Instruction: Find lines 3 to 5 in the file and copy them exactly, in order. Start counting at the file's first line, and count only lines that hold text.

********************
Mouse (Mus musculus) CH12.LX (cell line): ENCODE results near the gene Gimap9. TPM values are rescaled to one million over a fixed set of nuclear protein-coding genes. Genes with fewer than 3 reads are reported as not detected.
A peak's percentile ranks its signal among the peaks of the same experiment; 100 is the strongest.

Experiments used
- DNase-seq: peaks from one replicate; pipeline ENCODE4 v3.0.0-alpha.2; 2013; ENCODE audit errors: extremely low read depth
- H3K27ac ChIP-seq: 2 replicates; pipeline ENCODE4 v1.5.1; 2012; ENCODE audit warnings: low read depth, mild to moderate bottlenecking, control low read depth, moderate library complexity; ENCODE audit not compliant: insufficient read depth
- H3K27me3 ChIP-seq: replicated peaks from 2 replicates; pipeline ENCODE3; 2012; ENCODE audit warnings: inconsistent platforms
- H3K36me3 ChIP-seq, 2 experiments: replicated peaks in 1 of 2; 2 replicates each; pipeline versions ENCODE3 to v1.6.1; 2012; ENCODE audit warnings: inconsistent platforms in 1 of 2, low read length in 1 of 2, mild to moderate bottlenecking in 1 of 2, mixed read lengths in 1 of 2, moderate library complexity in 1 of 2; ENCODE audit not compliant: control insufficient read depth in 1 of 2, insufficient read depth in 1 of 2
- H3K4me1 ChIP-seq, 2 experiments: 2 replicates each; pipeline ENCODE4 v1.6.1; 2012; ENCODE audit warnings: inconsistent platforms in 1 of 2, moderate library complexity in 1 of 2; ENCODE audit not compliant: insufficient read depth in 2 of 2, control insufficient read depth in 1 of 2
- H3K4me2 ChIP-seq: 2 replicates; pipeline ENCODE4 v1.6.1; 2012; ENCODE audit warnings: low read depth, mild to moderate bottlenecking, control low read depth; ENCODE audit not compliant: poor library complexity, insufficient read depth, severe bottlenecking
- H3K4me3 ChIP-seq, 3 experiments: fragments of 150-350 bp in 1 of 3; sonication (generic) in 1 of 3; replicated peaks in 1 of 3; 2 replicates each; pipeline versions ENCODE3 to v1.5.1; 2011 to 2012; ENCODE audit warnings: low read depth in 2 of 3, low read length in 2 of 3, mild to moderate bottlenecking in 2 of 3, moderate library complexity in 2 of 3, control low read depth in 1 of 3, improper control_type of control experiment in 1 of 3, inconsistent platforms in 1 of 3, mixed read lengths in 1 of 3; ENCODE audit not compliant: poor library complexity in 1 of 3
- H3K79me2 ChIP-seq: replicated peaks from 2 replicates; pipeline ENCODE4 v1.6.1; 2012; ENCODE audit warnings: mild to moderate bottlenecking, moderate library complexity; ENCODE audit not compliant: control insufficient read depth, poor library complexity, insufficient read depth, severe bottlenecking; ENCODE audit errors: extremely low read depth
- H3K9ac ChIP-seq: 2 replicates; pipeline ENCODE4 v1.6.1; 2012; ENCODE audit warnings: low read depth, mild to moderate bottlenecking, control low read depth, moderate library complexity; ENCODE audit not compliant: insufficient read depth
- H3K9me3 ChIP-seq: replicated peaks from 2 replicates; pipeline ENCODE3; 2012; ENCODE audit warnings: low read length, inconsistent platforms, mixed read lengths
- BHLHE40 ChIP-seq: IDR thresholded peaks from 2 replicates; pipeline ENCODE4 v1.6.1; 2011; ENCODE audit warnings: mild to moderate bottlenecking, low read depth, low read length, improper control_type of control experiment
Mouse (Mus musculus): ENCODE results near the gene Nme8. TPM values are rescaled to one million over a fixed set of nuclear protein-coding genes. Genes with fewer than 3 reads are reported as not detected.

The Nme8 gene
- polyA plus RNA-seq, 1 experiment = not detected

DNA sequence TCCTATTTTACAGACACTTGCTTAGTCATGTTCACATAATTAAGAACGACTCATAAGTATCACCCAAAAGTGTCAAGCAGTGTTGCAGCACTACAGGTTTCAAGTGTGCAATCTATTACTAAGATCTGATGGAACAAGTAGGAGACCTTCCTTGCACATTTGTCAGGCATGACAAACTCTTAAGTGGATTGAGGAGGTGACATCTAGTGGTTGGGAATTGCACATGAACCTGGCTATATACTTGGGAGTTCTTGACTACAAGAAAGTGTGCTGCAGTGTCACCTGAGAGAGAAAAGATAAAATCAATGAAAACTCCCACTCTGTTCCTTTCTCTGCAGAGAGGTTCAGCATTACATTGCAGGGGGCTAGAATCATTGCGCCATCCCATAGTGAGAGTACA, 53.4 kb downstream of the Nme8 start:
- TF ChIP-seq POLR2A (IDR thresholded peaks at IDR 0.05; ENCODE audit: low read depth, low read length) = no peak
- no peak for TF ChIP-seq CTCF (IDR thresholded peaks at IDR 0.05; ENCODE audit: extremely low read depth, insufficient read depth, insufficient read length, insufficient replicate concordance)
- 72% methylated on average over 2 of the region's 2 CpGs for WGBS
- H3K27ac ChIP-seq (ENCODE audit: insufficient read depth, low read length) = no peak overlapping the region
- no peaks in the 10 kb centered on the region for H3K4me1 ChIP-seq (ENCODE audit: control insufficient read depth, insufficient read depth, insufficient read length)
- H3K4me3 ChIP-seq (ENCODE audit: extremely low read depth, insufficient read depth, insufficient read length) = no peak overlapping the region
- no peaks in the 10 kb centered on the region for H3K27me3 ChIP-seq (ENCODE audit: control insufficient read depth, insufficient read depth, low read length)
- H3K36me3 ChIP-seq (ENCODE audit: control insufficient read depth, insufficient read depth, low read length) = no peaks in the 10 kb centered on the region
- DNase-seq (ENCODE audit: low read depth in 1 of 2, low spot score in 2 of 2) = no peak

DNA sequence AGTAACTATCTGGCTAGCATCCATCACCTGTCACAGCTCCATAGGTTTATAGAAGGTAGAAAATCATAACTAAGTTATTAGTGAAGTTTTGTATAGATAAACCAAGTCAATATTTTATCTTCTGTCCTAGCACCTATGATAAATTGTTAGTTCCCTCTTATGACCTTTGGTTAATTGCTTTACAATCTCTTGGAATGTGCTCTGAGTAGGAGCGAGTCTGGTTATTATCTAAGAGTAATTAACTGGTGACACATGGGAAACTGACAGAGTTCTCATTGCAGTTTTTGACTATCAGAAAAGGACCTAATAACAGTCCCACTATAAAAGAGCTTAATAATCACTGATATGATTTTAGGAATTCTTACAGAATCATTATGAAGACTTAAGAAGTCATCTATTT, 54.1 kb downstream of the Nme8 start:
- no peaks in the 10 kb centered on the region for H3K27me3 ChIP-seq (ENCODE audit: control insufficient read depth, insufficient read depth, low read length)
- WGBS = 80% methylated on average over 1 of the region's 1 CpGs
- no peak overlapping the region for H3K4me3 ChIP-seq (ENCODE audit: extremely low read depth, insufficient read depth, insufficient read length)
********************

Experiments used
- DNase-seq: peaks from one replicate; pipeline ENCODE4 v3.0.0-alpha.2; 2013; ENCODE audit errors: extremely low read depth
- H3K27ac ChIP-seq: 2 replicates; pipeline ENCODE4 v1.5.1; 2012; ENCODE audit warnings: low read depth, mild to moderate bottlenecking, control low read depth, moderate library complexity; ENCODE audit not compliant: insufficient read depth